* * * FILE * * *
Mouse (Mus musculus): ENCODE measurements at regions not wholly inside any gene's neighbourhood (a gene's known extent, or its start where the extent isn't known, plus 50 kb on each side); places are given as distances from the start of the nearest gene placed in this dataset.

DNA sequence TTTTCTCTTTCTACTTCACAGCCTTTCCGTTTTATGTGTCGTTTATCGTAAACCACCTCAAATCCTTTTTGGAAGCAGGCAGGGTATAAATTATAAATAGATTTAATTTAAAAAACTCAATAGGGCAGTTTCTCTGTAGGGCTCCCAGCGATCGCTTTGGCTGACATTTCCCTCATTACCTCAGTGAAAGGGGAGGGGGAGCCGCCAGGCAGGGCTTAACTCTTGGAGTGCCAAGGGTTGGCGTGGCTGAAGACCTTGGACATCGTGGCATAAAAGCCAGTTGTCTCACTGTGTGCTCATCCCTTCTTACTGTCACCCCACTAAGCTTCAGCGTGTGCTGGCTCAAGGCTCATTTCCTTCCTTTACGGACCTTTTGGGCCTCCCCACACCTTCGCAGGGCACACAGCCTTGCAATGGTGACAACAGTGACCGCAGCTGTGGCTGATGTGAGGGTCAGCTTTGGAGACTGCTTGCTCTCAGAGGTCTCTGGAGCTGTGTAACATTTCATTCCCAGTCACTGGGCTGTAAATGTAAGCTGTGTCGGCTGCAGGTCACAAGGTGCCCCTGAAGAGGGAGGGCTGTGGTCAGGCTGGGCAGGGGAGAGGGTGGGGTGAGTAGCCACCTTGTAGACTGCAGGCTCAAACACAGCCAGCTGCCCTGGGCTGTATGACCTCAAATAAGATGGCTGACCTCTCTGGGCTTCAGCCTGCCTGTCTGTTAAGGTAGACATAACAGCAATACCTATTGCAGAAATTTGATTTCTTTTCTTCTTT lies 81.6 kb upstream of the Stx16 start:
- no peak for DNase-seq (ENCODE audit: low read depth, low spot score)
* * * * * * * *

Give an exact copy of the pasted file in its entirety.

Mouse (Mus musculus): ENCODE measurements at regions not wholly inside any gene's neighbourhood (a gene's known extent, or its start where the extent isn't known, plus 50 kb on each side); places are given as distances from the start of the nearest gene placed in this dataset.

DNA sequence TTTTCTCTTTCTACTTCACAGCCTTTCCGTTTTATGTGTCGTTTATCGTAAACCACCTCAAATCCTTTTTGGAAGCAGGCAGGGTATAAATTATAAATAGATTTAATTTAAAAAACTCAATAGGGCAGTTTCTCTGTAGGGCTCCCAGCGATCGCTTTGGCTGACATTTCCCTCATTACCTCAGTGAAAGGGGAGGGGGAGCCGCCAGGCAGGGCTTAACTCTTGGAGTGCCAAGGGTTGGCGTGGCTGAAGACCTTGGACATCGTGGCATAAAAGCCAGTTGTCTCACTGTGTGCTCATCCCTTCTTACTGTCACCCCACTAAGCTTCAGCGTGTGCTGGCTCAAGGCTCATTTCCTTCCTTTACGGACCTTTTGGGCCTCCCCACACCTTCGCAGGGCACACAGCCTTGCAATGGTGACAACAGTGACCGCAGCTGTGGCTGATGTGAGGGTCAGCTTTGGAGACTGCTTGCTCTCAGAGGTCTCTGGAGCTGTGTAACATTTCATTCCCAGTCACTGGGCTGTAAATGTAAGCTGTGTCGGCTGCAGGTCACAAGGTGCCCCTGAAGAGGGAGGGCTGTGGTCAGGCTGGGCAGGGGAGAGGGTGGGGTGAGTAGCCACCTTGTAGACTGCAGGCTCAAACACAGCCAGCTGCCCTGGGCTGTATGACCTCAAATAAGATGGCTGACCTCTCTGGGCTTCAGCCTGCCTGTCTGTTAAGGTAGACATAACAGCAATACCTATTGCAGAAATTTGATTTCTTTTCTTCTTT lies 81.6 kb upstream of the Stx16 start:
- no peak for DNase-seq (ENCODE audit: low read depth, low spot score)